Because the uptick in interest was in strength-training, that became the focus of an 8-week program for teens. “We try to meet people where they are,” says Kyle Giffen, Director of Fitness & Healthy Living of Madison Area YMCA. “It’s better to teach them what they’re interested in.” Each session focuses on a different kind of lift. Training is adapted to fit abilities; for example: kettlebells for younger teens and barbells for older kids. The first five minutes of each class is dedicated to educating teenagers about an industry topic, such as the truth about supplements, before moving on to hands-on education.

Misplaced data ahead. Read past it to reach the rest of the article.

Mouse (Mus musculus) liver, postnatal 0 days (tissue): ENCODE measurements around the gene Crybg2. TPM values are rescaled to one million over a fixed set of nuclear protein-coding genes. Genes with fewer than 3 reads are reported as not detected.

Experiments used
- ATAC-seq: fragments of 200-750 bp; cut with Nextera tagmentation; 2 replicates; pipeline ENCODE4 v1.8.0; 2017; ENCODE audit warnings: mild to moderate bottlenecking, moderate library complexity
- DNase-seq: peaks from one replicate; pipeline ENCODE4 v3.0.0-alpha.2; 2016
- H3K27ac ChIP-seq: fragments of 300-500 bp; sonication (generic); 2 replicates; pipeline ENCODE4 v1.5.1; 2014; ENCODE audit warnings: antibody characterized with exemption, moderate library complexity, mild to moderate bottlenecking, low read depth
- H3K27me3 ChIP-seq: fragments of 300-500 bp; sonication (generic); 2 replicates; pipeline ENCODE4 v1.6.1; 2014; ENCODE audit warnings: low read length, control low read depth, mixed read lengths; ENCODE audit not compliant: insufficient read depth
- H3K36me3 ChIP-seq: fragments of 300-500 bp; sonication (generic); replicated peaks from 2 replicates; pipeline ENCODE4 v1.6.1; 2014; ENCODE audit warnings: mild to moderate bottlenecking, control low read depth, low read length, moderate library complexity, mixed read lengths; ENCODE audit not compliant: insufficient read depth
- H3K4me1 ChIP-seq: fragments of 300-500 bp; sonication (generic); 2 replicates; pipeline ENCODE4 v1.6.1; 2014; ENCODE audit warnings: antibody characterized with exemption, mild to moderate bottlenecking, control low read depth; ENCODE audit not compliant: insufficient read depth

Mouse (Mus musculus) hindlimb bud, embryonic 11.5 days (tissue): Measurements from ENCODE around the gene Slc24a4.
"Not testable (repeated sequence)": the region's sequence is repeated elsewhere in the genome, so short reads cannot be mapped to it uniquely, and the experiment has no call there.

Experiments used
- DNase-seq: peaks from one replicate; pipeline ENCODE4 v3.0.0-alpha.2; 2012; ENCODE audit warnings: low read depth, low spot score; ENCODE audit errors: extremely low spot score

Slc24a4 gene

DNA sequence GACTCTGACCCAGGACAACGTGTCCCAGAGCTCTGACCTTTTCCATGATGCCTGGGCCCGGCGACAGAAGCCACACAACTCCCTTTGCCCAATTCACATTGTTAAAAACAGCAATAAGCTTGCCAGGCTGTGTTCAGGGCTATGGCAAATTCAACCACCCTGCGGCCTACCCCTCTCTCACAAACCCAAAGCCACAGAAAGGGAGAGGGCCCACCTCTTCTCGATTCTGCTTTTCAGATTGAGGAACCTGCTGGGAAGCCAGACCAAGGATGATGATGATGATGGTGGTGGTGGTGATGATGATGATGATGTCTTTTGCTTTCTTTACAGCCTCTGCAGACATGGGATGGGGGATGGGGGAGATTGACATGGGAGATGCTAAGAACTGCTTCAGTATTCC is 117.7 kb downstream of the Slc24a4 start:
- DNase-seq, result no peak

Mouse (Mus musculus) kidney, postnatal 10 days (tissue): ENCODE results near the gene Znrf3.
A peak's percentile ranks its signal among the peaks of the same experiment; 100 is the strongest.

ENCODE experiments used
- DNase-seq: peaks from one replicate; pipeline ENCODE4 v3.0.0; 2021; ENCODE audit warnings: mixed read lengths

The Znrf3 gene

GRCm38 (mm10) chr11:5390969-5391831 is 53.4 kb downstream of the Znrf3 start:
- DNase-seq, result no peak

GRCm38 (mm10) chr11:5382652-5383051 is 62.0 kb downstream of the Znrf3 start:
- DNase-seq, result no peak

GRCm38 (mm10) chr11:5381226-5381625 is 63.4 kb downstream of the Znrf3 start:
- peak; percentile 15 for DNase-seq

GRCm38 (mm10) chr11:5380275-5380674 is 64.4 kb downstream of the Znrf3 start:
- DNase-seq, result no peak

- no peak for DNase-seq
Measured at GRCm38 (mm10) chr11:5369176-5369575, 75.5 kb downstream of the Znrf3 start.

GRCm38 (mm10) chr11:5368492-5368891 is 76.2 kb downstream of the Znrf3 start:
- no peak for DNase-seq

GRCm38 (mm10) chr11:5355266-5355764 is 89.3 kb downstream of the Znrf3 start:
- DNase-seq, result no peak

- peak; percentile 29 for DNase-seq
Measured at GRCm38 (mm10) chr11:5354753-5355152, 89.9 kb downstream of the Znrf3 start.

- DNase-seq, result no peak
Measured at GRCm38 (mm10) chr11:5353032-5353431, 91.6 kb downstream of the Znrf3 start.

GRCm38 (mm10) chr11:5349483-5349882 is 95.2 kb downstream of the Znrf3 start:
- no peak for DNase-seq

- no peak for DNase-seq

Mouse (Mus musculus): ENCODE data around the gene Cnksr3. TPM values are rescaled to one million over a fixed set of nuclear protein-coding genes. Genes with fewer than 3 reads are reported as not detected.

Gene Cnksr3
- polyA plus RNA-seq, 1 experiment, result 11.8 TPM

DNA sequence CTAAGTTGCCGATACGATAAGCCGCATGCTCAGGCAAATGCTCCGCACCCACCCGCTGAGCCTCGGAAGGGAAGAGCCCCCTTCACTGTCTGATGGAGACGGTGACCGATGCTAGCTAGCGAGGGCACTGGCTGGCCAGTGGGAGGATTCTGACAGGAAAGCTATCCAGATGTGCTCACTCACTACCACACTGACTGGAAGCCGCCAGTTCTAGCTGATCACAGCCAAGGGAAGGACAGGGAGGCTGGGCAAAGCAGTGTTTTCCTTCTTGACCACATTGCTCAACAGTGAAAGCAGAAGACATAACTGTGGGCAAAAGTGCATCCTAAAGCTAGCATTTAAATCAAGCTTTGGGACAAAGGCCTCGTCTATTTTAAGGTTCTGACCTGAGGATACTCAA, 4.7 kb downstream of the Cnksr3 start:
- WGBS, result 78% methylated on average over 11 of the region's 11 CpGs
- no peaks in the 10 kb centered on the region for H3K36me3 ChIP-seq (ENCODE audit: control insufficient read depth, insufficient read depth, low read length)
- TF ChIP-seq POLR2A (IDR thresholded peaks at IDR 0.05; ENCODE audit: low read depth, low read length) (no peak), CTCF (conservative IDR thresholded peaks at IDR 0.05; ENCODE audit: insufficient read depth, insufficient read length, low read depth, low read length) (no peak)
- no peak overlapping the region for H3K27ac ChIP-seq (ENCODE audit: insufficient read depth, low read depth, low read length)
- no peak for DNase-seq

According to Madison Area YMCA’s Kyle Giffen, there are three main steps to creating a successful youth training program.
1. Meet teens where they are. Program around their interests. “Teens may not feel like they fit or belong at a typical gym,” Giffen says. “It’s important to us to show that we mean it when we say this is for everyone.”
2. Educate them. “We show kids the proper technique, the reason for the lift, how they should be doing it and helpful [tips]. If we want to build a strong foundation with teens that they can build upon, this is a good start.”
3. Make it fun. “We try not to talk too much,” Giffen says. “We want them to tell their friends about it.” In addition to hands-on training, the program features charismatic instructors who can create enduring relationships.